A project charter is a formal narrative document in which you detail your goals, proposed budget, schedule, and responsibilities, as well as the problems you hope to solve with your venture — in this case, a merger or an acquisition. Use the Excel template to outline the planned aspects of the M&A; it will be the blueprint for the final narrative document in Word or PDF.

Download M&A Project Charter Template

Excel  |  Word  |  PDF

Roles and Responsibilities Template

Merger and Acquisition Images and Responsibilities Template

A merger or acquisition will succeed only when everyone understands their roles and responsibilities from the outset. Use this standard roles and responsibilities template to organize team members by project and list their duties at each phase of the merger. Additionally, you can use this template for staffing and retention when you integrate organizations.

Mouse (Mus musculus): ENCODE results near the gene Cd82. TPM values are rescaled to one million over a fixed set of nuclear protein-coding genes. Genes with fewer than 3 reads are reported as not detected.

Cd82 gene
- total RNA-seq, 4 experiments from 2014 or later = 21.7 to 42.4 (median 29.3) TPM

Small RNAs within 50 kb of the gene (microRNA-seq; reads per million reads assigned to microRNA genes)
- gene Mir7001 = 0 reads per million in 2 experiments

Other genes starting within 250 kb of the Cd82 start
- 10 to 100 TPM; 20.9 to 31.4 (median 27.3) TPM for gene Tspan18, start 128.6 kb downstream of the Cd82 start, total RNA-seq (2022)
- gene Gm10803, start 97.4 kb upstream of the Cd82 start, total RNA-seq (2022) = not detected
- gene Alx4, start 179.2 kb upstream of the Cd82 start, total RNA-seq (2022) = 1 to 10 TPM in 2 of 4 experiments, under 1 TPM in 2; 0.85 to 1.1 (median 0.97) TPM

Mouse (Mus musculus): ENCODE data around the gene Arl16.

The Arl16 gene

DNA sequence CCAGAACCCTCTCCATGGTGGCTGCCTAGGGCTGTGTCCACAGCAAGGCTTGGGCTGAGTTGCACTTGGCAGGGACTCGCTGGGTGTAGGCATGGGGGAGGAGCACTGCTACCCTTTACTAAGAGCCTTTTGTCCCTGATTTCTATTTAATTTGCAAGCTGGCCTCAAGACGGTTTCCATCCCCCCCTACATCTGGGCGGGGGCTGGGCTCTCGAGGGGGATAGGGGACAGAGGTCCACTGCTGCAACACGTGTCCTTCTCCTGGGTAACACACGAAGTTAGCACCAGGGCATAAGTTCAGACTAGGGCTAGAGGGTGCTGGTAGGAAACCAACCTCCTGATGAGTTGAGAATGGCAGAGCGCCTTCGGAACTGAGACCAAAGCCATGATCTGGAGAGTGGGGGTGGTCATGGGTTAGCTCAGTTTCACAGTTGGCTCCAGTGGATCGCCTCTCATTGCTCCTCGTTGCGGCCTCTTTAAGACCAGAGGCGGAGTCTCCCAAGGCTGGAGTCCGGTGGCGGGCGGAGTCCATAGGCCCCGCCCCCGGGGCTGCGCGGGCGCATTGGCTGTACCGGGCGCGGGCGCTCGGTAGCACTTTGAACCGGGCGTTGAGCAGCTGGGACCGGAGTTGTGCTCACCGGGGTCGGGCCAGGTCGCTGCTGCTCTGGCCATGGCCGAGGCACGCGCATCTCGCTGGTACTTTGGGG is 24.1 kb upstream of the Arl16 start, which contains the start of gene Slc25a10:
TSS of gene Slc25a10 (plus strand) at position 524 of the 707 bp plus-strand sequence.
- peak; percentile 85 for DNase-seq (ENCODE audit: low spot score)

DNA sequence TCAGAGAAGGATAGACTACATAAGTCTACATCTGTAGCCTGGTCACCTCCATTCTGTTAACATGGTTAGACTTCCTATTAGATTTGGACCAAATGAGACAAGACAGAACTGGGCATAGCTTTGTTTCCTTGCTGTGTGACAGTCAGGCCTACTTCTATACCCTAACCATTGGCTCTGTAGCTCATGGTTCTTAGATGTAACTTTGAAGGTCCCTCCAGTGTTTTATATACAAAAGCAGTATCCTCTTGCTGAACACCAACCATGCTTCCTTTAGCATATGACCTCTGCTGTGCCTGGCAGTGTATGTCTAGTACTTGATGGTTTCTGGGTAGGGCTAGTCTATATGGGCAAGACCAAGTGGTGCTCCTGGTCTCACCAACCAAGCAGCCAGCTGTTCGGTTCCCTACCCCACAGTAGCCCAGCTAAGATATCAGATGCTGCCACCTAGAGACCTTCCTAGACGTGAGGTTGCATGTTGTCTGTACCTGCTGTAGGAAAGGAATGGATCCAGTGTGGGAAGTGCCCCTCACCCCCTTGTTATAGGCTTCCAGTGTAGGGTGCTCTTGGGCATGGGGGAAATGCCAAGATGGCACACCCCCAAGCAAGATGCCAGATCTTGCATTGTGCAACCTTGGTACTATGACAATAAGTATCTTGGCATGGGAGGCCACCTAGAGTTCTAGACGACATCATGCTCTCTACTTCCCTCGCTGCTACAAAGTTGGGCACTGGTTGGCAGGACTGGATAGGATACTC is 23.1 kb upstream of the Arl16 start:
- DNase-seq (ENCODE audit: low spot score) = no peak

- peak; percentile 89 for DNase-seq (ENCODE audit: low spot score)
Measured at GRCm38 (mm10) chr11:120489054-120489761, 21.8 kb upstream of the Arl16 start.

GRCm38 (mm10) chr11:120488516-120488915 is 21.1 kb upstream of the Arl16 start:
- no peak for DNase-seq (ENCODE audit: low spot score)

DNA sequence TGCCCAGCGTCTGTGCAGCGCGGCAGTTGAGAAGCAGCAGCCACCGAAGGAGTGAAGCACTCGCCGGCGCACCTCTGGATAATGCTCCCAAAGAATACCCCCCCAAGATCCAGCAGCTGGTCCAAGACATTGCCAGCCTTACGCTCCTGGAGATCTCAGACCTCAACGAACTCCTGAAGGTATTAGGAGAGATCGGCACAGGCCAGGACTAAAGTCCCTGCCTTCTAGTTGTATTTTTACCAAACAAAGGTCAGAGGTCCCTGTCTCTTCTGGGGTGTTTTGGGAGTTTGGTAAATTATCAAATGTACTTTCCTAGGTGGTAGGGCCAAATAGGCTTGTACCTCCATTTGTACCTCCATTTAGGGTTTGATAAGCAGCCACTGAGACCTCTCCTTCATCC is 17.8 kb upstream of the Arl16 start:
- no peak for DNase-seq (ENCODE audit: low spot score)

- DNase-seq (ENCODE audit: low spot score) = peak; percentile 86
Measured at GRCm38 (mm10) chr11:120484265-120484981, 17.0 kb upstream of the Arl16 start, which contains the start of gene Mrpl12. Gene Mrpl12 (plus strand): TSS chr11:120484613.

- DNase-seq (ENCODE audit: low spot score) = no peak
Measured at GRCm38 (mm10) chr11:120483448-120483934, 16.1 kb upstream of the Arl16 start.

Download Roles and Responsibilities Template

Excel  |  Word

M&A Communication Plan Template

Merger and Acquisition Communications Plan Template

Use this template to plan communication for all stakeholders throughout the M&A process. This template includes separate charts for internal and external communications. It has space to list each stakeholder’s power or interest, their key issues, their communication vehicle and point person, their written copy, their frequency of communication, and any additional comments. Planning your communication at the outset — and updating your strategy along the way — can help ensure that both outside stakeholders and current employees stay up to date throughout the implementation process.